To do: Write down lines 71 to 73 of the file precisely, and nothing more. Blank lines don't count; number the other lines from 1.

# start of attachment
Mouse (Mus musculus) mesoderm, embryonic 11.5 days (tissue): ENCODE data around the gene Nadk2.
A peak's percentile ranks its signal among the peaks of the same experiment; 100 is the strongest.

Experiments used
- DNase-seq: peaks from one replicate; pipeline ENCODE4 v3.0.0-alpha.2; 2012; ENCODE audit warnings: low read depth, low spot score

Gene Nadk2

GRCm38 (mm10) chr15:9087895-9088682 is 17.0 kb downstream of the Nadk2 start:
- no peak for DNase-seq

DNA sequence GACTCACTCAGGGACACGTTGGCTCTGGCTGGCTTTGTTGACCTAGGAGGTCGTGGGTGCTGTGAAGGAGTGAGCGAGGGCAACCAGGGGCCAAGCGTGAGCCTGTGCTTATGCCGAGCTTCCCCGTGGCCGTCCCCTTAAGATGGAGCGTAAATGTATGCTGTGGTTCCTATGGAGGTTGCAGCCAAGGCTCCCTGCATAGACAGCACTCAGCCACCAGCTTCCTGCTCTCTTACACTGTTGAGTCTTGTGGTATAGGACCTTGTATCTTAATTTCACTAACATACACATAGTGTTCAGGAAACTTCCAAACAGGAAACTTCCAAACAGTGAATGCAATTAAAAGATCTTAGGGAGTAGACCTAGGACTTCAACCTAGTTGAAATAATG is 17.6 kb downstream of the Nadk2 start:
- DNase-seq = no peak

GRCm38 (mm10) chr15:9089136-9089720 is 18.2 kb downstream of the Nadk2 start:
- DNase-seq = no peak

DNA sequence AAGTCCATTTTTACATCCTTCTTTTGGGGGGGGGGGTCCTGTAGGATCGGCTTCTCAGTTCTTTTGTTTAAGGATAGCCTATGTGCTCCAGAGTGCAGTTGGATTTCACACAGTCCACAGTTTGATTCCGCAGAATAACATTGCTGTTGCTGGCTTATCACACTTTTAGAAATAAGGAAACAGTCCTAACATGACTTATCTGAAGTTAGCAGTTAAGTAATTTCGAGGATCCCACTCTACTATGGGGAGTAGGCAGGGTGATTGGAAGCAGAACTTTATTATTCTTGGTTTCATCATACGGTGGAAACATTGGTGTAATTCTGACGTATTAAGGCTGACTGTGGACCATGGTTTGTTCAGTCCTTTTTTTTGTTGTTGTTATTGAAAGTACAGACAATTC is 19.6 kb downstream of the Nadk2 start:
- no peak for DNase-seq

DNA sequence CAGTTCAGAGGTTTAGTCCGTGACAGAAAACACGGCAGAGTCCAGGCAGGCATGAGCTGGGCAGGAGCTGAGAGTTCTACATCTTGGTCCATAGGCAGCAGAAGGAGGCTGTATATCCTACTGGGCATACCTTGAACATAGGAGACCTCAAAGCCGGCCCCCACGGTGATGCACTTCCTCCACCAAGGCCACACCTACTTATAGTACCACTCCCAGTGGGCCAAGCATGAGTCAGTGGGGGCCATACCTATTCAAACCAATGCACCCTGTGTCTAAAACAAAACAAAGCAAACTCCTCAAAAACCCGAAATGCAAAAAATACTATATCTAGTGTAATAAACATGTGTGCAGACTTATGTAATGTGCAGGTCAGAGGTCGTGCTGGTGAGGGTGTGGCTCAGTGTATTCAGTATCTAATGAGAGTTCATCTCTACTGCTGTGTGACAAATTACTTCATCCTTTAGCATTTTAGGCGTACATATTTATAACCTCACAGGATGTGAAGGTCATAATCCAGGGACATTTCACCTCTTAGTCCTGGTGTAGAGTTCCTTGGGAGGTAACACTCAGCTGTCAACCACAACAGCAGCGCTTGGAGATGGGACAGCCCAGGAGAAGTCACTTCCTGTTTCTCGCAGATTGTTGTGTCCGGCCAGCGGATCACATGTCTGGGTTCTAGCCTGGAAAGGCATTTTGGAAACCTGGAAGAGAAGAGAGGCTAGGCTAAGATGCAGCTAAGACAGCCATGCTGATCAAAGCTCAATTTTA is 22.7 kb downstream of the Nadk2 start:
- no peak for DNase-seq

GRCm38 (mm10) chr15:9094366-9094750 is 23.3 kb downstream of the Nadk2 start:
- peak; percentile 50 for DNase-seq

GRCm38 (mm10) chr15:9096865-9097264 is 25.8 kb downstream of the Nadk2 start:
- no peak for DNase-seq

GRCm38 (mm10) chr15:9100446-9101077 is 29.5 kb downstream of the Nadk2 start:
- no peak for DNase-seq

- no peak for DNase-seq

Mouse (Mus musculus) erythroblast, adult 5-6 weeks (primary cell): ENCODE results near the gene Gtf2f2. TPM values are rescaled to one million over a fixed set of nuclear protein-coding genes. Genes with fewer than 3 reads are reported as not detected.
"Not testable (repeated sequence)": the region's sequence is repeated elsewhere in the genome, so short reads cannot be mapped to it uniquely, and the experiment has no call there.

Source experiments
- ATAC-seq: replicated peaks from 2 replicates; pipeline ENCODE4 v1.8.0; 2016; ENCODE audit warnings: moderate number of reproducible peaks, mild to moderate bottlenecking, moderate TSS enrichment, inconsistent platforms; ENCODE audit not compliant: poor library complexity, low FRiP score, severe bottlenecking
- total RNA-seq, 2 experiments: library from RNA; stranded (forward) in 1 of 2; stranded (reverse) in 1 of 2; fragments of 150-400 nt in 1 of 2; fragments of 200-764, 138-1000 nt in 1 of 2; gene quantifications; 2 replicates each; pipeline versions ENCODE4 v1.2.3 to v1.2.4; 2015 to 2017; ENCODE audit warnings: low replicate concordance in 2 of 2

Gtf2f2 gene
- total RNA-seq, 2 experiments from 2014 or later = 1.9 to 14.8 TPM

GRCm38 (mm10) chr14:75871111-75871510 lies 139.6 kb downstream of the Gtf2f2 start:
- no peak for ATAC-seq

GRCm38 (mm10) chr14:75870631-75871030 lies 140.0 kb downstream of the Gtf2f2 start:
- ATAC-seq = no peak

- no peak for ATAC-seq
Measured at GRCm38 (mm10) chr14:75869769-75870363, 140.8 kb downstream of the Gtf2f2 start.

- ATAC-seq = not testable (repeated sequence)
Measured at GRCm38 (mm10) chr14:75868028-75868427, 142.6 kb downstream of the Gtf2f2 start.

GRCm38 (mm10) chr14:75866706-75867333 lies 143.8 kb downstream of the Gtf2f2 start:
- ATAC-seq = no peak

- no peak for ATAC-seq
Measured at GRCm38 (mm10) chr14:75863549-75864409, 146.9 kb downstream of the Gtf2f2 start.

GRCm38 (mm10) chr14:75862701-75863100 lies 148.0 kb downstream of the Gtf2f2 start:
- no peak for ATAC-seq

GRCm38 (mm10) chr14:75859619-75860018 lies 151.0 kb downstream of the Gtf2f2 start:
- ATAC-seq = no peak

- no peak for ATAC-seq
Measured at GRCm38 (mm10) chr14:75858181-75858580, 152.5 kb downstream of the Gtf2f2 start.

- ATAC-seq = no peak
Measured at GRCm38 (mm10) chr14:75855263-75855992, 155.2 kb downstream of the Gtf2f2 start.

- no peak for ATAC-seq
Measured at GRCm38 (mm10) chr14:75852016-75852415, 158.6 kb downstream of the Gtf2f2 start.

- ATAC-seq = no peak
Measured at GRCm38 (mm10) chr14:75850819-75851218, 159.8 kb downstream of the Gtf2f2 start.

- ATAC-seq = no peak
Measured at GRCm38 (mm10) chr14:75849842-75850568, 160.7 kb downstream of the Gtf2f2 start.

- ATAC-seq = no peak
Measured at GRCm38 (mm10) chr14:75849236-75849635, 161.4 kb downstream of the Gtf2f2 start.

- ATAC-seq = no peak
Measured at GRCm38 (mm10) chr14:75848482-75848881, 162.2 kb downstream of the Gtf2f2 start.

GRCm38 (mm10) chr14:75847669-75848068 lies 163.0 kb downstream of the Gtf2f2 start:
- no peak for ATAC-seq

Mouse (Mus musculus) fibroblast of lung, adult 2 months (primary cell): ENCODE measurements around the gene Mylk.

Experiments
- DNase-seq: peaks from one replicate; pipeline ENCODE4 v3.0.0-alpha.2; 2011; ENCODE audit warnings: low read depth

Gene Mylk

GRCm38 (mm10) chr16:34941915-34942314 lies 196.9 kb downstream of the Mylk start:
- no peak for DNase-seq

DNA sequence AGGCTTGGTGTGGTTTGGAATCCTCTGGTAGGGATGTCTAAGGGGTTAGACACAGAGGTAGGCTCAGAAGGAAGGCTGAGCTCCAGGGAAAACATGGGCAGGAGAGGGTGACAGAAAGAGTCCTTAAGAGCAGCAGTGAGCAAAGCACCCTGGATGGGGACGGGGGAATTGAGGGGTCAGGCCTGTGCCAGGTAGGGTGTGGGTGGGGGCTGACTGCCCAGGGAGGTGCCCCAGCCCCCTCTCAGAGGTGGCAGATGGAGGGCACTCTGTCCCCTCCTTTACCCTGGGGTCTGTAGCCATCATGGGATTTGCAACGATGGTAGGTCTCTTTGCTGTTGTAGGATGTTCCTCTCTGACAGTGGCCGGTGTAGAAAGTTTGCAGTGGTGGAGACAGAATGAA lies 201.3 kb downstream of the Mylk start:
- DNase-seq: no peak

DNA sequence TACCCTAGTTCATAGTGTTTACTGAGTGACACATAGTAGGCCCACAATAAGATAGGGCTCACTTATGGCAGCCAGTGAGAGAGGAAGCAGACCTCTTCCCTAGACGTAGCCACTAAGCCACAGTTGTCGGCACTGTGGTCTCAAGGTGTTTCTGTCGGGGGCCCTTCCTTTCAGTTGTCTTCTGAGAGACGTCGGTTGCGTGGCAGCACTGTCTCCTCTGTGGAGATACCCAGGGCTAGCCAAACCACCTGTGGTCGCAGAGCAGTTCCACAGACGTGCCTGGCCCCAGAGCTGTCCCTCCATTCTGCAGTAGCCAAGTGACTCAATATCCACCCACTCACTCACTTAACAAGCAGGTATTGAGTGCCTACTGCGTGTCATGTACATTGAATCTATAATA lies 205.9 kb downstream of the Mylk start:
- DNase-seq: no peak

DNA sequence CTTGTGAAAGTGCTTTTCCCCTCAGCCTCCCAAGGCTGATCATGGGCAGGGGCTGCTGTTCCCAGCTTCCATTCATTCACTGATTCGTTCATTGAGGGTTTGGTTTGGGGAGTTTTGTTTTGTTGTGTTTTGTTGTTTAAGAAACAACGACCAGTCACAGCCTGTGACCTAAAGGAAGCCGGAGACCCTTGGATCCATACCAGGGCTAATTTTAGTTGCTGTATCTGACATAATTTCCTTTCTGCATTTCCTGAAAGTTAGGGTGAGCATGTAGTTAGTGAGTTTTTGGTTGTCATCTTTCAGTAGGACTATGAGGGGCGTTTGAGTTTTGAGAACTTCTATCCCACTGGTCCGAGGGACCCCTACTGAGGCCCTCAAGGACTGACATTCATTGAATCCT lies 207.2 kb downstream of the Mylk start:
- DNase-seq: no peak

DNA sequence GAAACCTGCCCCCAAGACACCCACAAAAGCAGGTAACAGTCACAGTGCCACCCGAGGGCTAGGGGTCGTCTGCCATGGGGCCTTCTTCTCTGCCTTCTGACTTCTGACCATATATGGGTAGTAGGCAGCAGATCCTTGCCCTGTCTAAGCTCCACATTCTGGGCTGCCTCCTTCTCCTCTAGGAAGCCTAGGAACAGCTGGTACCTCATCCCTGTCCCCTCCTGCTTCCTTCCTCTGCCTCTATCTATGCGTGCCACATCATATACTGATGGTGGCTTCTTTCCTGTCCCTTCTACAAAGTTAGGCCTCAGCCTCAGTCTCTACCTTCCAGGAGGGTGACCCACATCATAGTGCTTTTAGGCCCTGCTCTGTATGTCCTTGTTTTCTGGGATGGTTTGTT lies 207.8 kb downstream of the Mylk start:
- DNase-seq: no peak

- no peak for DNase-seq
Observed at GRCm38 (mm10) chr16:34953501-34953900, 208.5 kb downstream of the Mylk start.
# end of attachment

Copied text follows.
- DNase-seq: no peak

DNA sequence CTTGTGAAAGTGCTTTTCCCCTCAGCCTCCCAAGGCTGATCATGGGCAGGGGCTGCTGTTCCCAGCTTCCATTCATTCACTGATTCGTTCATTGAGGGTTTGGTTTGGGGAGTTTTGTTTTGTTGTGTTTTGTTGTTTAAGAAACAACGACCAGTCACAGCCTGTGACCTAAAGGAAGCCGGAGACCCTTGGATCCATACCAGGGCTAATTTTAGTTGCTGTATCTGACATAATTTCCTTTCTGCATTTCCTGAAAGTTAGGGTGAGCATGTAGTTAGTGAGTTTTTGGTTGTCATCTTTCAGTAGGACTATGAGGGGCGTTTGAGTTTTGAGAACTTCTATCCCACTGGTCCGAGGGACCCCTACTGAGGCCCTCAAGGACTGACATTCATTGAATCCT lies 207.2 kb downstream of the Mylk start:
- DNase-seq: no peak